Don’t be defeatist dear; it’s very middle-class”. If you want to develop a posh English accent from the early 20th century, then Downton Abbey is a must-watch. Set in the early 1900s, this drama depicts the life of the aristocratic Crawley family and their servants, living in the English countryside. You will soon grow to love the characters, like the conservative patriarch Robert Crawley, the mysterious and seductive John Bates or the stern Violet Crawley. 

Language level: by the end of the six seasons, you’ll master an upper-class British accent like a lord or lady of the manor. You’ll progress at lightning speed without even realizing it. The series is noteworthy for the marked contrast between the accents of the noble family (Received Pronunciation) and those of the servants and staff (typical of working-class Yorkshire).

5) Sherlock (2010 – 2017)

Inspired by the popular books of Scottish writer Arthur Conan Doyle (1887 – 1927), this updated take on the quintessentially British detective boasts 4 seasons and 13 episodes. You’re bound to know some of the stories already: the titular Sherlock (Benedict Cumberbatch) and his grounded sidekick Doctor Watson (Martin Freeman) roam the streets of London cleverly solving complicated crimes and mysteries.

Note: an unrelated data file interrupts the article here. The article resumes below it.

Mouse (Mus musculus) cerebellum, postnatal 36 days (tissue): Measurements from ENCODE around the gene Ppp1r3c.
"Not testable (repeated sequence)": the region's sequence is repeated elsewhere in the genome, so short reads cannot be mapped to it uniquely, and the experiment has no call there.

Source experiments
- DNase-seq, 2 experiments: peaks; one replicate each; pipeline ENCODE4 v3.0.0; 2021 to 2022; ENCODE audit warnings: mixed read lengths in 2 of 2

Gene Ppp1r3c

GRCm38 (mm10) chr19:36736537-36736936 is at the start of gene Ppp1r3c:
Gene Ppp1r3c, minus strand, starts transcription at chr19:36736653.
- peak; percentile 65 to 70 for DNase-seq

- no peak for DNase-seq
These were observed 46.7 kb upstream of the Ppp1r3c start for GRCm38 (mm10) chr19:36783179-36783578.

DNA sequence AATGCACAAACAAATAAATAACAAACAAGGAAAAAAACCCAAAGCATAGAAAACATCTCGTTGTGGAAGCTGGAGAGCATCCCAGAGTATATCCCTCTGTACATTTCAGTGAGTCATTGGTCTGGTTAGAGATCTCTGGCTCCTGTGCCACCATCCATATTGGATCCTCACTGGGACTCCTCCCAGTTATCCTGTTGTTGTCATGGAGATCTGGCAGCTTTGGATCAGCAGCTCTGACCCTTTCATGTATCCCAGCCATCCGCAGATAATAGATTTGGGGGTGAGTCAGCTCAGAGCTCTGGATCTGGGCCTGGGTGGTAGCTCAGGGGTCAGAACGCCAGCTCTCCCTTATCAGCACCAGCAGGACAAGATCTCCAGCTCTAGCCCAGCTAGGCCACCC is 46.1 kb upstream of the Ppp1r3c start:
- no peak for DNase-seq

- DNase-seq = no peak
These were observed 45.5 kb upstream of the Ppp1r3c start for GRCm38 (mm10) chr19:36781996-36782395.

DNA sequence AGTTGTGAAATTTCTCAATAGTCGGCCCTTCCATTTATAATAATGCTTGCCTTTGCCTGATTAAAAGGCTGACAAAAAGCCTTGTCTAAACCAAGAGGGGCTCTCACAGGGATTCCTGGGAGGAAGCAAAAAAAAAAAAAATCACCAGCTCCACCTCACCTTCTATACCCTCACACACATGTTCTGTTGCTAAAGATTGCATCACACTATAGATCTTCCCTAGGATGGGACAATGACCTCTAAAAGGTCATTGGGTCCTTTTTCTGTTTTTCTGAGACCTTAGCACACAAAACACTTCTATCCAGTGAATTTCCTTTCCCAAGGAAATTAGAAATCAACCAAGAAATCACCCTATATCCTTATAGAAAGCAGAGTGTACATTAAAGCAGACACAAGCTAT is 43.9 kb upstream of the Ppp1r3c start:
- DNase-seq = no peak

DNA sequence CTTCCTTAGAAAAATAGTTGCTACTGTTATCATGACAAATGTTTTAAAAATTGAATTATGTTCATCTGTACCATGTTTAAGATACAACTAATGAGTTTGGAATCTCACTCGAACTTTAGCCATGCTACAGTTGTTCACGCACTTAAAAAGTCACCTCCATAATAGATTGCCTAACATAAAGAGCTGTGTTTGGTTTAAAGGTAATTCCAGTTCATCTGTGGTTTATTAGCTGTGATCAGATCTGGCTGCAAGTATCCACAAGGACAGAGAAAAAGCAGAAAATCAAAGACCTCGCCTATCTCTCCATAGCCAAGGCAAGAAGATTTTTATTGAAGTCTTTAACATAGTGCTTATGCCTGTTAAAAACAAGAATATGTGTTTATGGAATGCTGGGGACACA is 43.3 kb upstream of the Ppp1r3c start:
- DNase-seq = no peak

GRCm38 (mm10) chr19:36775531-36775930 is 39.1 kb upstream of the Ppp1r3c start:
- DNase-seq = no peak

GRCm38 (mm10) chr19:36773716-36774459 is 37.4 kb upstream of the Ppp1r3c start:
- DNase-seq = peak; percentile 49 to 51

Language level: The elegant upper-class Londonian accent (Holmes), colloquial cockney (Lestrade) and Irish accents (Moriarty) all feature strongly in the series, making it a great point of entry for anglophiles. From a linguistic point of view, the series is ideal for discovering the variety and nuance of British English dialects and accents. Take heed however, Sherlock is more suitable for advanced learners, as the characters sometimes talk fast, and they can be difficult to make out the first time. Subtitles are your friend.

Did you know? You’ll also be able to practice your reading comprehension through the frequent use of on-screen text messages in the show, which puts a modern twist on the centuries-old characters.

Bonus: Black Mirror (2011 – 2019)

One of the most disturbing series of the millennium, Black Mirror is a dystopian anthology series created by British screenwriter and author Charlie Brooker, known for his sharp satirical criticism of media and society.

Unlike most TV shows, Black Mirror isn’t centered on a group of characters, but on a theme: technology, and the negative impact it already has on society. The episodes are dark and cautionary, taking our current relationship with technology and extending it to sometimes extreme conclusions.

Language level: Black Mirror is an Anglo-American production, so you will hear actors with both British and American accents. However, some trickier technological vocabulary might crop up. Subtitles have your back.

TV series should ideally complement your learning, and not serve as the sole method of learning. In addition to watching series to help improve your English, there’s another fun and effective way to learn the language. Why not check out our Gymglish online English course